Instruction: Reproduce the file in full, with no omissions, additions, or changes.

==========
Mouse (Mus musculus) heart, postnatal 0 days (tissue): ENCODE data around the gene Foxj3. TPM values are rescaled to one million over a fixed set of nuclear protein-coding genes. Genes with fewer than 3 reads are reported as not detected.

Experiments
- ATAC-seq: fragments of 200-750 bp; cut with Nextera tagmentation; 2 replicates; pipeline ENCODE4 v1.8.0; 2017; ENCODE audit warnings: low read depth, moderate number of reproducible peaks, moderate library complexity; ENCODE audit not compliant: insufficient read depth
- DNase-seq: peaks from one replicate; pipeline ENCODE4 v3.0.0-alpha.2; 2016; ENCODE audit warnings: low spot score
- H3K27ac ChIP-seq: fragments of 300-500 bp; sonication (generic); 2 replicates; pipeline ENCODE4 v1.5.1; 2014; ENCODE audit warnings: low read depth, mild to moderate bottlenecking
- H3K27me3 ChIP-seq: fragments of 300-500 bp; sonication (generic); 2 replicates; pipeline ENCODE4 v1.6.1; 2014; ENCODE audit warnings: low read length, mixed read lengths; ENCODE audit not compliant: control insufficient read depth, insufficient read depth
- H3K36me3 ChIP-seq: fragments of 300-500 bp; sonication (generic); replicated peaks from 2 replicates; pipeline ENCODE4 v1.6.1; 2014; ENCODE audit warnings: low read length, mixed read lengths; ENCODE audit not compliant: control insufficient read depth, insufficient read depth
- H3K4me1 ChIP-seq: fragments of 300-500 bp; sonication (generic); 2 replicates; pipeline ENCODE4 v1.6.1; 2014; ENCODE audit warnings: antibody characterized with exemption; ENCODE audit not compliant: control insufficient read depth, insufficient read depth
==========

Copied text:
Mouse (Mus musculus) heart, postnatal 0 days (tissue): ENCODE data around the gene Foxj3. TPM values are rescaled to one million over a fixed set of nuclear protein-coding genes. Genes with fewer than 3 reads are reported as not detected.

Experiments
- ATAC-seq: fragments of 200-750 bp; cut with Nextera tagmentation; 2 replicates; pipeline ENCODE4 v1.8.0; 2017; ENCODE audit warnings: low read depth, moderate number of reproducible peaks, moderate library complexity; ENCODE audit not compliant: insufficient read depth
- DNase-seq: peaks from one replicate; pipeline ENCODE4 v3.0.0-alpha.2; 2016; ENCODE audit warnings: low spot score
- H3K27ac ChIP-seq: fragments of 300-500 bp; sonication (generic); 2 replicates; pipeline ENCODE4 v1.5.1; 2014; ENCODE audit warnings: low read depth, mild to moderate bottlenecking
- H3K27me3 ChIP-seq: fragments of 300-500 bp; sonication (generic); 2 replicates; pipeline ENCODE4 v1.6.1; 2014; ENCODE audit warnings: low read length, mixed read lengths; ENCODE audit not compliant: control insufficient read depth, insufficient read depth
- H3K36me3 ChIP-seq: fragments of 300-500 bp; sonication (generic); replicated peaks from 2 replicates; pipeline ENCODE4 v1.6.1; 2014; ENCODE audit warnings: low read length, mixed read lengths; ENCODE audit not compliant: control insufficient read depth, insufficient read depth
- H3K4me1 ChIP-seq: fragments of 300-500 bp; sonication (generic); 2 replicates; pipeline ENCODE4 v1.6.1; 2014; ENCODE audit warnings: antibody characterized with exemption; ENCODE audit not compliant: control insufficient read depth, insufficient read depth